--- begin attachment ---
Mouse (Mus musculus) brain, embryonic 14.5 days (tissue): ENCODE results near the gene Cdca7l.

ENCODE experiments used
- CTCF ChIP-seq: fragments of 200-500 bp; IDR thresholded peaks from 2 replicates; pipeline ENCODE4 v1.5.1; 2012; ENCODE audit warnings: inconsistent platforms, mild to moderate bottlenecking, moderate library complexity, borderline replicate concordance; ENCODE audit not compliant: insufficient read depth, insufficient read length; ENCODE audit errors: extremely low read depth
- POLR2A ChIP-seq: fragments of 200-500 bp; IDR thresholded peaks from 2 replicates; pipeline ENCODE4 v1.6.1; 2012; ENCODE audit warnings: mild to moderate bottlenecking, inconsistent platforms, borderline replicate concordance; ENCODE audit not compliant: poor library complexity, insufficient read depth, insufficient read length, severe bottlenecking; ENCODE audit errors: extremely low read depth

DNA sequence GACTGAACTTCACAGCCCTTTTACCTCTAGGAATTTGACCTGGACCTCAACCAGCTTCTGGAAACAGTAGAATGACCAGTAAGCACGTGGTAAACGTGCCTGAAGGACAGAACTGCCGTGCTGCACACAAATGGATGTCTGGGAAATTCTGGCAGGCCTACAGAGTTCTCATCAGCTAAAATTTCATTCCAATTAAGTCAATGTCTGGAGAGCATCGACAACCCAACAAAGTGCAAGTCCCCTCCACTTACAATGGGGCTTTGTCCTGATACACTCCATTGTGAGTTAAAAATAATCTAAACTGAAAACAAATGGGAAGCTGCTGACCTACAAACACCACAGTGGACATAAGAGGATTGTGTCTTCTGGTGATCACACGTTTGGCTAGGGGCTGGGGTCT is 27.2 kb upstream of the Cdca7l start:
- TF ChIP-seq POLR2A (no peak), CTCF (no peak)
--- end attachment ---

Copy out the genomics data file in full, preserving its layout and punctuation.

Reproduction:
Mouse (Mus musculus) brain, embryonic 14.5 days (tissue): ENCODE results near the gene Cdca7l.

ENCODE experiments used
- CTCF ChIP-seq: fragments of 200-500 bp; IDR thresholded peaks from 2 replicates; pipeline ENCODE4 v1.5.1; 2012; ENCODE audit warnings: inconsistent platforms, mild to moderate bottlenecking, moderate library complexity, borderline replicate concordance; ENCODE audit not compliant: insufficient read depth, insufficient read length; ENCODE audit errors: extremely low read depth
- POLR2A ChIP-seq: fragments of 200-500 bp; IDR thresholded peaks from 2 replicates; pipeline ENCODE4 v1.6.1; 2012; ENCODE audit warnings: mild to moderate bottlenecking, inconsistent platforms, borderline replicate concordance; ENCODE audit not compliant: poor library complexity, insufficient read depth, insufficient read length, severe bottlenecking; ENCODE audit errors: extremely low read depth

DNA sequence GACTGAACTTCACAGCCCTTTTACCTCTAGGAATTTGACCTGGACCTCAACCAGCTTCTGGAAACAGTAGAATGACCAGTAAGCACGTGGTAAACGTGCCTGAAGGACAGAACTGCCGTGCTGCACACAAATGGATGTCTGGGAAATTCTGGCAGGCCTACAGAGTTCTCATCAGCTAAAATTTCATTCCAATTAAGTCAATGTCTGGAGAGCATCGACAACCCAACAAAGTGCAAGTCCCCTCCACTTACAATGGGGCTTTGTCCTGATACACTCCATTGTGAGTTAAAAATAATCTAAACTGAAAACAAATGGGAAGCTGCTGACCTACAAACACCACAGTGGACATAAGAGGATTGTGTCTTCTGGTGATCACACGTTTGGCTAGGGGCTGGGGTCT is 27.2 kb upstream of the Cdca7l start:
- TF ChIP-seq POLR2A (no peak), CTCF (no peak)